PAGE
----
Software could have 'hidden pornography evidence'
Software on an Aberdeen doctor's computer could have been used to cover evidence of downloading child pornography, a trial has heard.
Douglas Harris, 29, denies taking, permitting to be taken or making indecent images, as well as being in possession of pictures.
Forensic analyst Allan Friel-Myles told Aberdeen Sheriff Court he managed to recover 371 files.
Mr Harris has lodged special defences of incrimination and alibi.
Mr Friel-Myles said he was asked to examine Mr Harris' computer programmes.
Depute fiscal Neil Shand asked: "Would you accept that programmes of this nature are commonly used to cover tracks?"
He replied: "Yes."
Asked how the programme worked, he replied: "It changes file names and essentially removes the files from the computer."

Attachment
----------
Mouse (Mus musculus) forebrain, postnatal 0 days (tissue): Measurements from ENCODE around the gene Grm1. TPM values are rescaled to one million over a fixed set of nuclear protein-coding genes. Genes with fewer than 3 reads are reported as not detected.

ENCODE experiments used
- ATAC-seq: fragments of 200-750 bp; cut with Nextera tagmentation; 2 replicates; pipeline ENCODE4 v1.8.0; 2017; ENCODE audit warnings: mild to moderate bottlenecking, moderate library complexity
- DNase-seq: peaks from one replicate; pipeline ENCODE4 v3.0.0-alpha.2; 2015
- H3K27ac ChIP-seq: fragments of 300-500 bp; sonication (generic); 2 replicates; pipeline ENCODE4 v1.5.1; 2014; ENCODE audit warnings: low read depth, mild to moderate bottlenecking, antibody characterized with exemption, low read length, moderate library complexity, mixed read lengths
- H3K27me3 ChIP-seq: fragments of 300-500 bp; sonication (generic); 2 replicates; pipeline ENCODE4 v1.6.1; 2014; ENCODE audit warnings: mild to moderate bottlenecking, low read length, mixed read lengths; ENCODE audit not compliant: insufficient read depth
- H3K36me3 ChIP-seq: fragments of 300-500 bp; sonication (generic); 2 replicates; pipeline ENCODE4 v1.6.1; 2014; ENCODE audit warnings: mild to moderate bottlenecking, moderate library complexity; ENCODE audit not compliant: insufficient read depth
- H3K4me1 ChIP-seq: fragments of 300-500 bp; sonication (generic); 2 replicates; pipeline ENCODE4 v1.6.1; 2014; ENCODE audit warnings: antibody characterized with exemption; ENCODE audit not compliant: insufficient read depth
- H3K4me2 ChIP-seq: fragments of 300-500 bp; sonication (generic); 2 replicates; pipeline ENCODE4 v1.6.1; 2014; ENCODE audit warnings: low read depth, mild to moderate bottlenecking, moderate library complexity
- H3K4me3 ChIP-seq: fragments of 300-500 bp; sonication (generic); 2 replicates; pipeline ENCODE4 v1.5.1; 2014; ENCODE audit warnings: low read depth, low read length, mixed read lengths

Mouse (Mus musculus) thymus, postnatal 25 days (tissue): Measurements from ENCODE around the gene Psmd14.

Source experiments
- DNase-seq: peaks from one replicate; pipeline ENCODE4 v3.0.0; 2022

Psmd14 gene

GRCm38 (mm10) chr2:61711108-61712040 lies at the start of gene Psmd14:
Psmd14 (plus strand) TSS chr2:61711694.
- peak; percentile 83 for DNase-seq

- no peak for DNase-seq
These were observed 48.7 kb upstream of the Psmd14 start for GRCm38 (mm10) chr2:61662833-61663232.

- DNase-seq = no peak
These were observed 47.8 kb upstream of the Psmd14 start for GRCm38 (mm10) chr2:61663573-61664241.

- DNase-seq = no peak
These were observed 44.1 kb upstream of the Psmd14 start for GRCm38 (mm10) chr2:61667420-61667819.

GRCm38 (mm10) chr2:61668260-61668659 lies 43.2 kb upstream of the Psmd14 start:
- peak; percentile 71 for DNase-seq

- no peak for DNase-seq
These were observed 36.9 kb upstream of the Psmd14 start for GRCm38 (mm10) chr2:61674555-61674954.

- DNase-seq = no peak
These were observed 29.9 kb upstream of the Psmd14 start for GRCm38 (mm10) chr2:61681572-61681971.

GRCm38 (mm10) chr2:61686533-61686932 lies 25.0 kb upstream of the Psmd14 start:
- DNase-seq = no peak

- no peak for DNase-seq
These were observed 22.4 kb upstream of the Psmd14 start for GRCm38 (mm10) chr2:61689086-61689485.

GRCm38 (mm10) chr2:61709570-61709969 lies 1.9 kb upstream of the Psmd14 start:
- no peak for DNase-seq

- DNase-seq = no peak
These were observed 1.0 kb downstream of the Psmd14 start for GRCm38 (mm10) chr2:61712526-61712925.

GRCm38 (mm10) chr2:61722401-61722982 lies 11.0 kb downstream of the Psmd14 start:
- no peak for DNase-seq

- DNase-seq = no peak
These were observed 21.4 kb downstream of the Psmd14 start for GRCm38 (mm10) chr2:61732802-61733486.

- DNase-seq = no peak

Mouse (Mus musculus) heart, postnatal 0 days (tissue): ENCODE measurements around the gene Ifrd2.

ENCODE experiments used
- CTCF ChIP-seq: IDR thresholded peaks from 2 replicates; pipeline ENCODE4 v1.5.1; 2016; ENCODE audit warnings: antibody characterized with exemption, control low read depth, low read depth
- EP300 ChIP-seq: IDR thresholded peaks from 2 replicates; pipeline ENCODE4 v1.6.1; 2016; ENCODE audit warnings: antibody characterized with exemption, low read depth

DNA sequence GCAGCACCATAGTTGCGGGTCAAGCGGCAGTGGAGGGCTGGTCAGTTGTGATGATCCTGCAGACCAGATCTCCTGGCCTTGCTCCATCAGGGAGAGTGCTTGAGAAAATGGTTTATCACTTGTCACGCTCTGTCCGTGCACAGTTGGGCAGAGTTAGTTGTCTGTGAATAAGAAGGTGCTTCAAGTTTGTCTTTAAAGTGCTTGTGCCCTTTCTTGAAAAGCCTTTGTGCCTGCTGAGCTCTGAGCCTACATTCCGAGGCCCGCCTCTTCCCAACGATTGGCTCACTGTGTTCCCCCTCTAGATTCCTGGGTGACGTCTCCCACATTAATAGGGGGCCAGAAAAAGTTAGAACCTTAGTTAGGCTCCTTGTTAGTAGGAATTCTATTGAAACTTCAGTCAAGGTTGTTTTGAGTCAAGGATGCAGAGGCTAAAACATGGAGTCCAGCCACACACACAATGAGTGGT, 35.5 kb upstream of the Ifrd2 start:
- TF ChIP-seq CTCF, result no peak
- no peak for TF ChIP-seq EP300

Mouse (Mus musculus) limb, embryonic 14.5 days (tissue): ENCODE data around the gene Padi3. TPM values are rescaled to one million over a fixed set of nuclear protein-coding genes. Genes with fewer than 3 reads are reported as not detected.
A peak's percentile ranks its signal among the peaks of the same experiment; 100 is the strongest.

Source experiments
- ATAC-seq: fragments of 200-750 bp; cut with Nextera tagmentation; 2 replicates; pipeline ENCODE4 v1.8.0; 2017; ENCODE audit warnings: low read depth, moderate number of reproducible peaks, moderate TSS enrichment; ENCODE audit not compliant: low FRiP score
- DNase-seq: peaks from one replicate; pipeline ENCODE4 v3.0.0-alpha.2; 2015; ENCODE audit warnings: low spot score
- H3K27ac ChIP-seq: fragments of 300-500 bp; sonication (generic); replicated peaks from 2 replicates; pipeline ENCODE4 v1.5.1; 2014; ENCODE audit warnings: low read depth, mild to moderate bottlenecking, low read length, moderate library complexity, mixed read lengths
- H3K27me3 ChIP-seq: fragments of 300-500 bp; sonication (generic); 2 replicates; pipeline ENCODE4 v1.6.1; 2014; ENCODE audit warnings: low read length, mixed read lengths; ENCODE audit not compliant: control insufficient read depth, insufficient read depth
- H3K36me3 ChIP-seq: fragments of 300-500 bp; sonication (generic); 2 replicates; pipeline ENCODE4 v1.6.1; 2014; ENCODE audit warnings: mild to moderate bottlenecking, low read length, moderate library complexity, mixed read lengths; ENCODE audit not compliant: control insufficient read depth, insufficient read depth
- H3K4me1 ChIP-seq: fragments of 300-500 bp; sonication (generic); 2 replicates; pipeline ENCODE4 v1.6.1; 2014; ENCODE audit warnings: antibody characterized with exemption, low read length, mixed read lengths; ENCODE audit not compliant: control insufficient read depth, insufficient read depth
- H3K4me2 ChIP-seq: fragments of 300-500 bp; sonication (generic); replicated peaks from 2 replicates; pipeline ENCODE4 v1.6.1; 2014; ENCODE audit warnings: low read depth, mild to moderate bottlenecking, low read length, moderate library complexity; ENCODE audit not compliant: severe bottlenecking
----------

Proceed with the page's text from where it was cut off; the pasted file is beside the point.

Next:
However, he said the programme was marketed for people who wanted to clean up their computer to speed up their processor.
He added: "In the case the accused is a doctor. He may have the desire to delete confidential information.
"I have software on my own machine set to run every couple of days. I have found that helps maintain performance on my computer, run in combination with anti virus software."
The offences are alleged to have happened between 2004 and 2006.
The trial was adjourned for final submissions until Monday.